Follow Us

simple, plant-based food with fresh ingredients, vegetables and heaps of grains

Not so ‘hipster’ lentil pate


Last time when my father was donating blood, he received a cookbook with traditional recipes from our region in Poland (Swietokrzyskie). The project commissioned by a local newspaper ‘Echo Dnia‘ aimed to document local cuisine by interviewing the countryside cooks. When flicking through the book, I was amazed at a large number of meat-free recipes that today would be considered as vegan and definitely hipster. Well, I guess it’s a reminder that the lack of money to buy meat breeds creativity (and dozens of potato and grain-based recipes that are supposed to fill hungry stomachs).

I followed a recipe for the lentil-millet pate stuffed with prunes shared by a local group called ‘Ekobabki’ originating in Cedzyna, 10 km from my parents’ house. It turned out great! Since my mother doesn’t have a food processor, I used a meat-mincing machine to combine all ingredients. However, the cooking process would be much quicker if you can simply blend everything in a food processor. If you can’t find millet, I recommend trying to replace it with the overboiled burghul or cuscus. Let me know how it works and enjoy! Tastes great!

Serves 8

Not so 'hipster' lentil pate

45 minPrep Time

45 minCook Time

1 hr, 30 Total Time

Save RecipeSave Recipe


  • 200 g lentils (I used canned)
  • 100 g millet (try replacing with overcooked burghul if not available)
  • 100 ml water
  • 2 onions, finely chopped
  • 10 prunes
  • Spices
  • 3 garlic cloves, finely chopped
  • 3 tbsp light soy sauce
  • 2 bay leaves
  • 2 allspice kernels
  • 1 juniper berry
  • 2 cloves
  • 3 tsp dried marjoram
  • ¼ tsp nutmeg
  • Salt
  • Pepper


  1. Saute finely chopped onions and garlic in a dash of water (you can also use olive oil if you prefer). When golden, add all the dry spices (leaving out the soy sauce only)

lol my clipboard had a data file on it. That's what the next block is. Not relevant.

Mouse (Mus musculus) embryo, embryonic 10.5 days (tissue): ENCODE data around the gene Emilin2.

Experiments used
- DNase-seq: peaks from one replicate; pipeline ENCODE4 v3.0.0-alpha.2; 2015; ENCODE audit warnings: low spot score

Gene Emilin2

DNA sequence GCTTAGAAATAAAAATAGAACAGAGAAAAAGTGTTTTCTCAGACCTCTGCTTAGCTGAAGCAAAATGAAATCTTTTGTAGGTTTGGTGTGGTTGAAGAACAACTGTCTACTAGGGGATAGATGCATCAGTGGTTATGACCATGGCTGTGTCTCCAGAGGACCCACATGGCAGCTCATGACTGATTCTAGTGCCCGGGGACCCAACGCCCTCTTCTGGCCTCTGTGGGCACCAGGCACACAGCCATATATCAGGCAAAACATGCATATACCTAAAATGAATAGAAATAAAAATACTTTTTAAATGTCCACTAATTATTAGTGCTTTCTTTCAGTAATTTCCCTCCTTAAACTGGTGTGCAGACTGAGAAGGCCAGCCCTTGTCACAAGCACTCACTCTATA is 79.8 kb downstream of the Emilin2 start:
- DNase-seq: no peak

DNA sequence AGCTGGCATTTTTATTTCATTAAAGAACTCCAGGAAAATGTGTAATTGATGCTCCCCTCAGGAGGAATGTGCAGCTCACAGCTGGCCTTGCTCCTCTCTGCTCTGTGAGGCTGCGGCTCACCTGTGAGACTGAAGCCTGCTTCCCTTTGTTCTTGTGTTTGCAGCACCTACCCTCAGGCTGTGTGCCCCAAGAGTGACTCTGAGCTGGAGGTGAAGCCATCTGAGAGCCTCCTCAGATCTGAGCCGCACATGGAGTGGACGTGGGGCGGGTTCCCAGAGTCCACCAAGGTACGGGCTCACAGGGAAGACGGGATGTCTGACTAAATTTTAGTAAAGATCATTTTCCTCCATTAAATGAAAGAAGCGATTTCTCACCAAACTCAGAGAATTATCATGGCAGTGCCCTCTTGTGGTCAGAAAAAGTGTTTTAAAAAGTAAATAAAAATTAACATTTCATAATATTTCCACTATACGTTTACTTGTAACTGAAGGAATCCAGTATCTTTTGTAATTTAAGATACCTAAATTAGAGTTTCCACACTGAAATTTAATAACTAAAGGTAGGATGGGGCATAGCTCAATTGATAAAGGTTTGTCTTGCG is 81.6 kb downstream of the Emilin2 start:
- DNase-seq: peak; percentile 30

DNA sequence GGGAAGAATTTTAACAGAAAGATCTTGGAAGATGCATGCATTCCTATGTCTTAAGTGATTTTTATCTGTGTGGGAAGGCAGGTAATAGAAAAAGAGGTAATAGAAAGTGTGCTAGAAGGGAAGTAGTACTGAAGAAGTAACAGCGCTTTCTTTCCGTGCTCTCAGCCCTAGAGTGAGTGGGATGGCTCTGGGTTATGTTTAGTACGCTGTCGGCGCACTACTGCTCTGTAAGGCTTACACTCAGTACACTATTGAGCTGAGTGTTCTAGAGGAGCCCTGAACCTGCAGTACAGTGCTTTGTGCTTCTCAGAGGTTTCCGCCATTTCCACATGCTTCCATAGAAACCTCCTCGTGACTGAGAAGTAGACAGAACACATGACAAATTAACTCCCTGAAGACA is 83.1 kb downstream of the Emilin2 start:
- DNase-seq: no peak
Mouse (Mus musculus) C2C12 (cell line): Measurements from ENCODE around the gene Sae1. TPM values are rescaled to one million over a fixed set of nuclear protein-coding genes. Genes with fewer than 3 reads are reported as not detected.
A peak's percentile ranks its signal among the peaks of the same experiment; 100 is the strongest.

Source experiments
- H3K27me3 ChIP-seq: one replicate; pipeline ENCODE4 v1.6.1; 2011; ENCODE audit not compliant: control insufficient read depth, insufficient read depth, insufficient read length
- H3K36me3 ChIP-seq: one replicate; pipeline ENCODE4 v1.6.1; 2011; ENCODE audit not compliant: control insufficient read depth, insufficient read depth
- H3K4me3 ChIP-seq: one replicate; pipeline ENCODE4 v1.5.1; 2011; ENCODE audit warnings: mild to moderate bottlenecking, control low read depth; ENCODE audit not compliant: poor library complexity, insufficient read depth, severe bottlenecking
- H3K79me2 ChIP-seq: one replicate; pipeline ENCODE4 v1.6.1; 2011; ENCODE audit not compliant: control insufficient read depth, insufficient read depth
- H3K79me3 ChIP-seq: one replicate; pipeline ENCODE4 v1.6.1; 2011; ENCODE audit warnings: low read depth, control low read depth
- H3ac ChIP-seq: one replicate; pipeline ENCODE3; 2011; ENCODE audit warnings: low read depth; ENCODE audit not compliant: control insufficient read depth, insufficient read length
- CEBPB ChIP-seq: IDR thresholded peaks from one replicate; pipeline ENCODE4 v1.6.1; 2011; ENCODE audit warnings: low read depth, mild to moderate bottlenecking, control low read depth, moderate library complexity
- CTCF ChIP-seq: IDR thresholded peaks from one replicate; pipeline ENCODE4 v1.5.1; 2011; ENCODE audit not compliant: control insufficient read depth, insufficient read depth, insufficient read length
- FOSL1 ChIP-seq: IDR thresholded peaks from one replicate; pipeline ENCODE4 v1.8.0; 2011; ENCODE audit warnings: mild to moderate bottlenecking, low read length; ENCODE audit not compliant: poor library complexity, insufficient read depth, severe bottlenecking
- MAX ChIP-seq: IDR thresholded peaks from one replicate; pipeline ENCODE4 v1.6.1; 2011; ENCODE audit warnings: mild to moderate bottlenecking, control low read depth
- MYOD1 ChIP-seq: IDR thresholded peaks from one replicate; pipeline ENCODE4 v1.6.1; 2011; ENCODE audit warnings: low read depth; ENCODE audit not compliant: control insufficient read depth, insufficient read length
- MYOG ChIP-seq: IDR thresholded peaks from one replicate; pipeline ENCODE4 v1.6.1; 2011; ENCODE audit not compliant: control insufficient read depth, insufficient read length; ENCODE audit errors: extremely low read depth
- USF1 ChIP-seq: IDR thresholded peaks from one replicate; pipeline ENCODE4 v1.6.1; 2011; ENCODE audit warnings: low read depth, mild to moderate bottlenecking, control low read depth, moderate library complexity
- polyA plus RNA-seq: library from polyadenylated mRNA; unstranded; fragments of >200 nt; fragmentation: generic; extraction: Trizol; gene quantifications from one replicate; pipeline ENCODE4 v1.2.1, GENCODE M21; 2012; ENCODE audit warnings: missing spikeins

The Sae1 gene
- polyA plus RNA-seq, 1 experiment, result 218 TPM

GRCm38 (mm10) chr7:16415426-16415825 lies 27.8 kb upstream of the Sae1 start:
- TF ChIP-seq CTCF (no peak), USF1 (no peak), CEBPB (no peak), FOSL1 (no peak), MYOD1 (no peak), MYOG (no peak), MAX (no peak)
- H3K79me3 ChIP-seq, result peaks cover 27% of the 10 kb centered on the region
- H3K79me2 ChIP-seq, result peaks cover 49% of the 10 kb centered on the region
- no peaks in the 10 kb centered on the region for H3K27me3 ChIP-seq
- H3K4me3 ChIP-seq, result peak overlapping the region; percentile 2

2. Boil miller (or other grain that you are using) until very soft.
  3. Combine lentils, millet (can be hot), onion with spices, soy sauce and water in a food processor and blend until the mixture is almost smooth. If the food processor is not available, you can try using meat mincing machine to grind the grains.
  4. Turn the wet dough into a greased or baking-paper-lined 9x5 inch bread tin (around 23x13cm) and press the prunes inside the pate.
  5. Bake for about 40 minutes at 180 C.
  6. Let it cool down before serving.

Related Posts

Polish pierogi (dumplings) with blueberries

Polish pierogi (dumplings) with blueberries

Blueberries foraging is a family sport in Poland. As a kid, I used to drive with my parents and grandparents to the nearby forest to pick some blueberries. Tiny shrubs carried heaps of little berries that tinted my fingernails for the days after the ‘harvest’. […]

Botwinka: Polish beetroot-leaf-soup

Botwinka: Polish beetroot-leaf-soup

Last Saturday, Mike and I visited Nour al-Barakeh organic products bazaar to get some fresh veggies for the week ahead. It was my introduction to this weekend pop-up market which hosts organic farmers, food and natural cosmetics producers, local artisans and also some local chefs. […]

Leave a Reply

%d bloggers like this: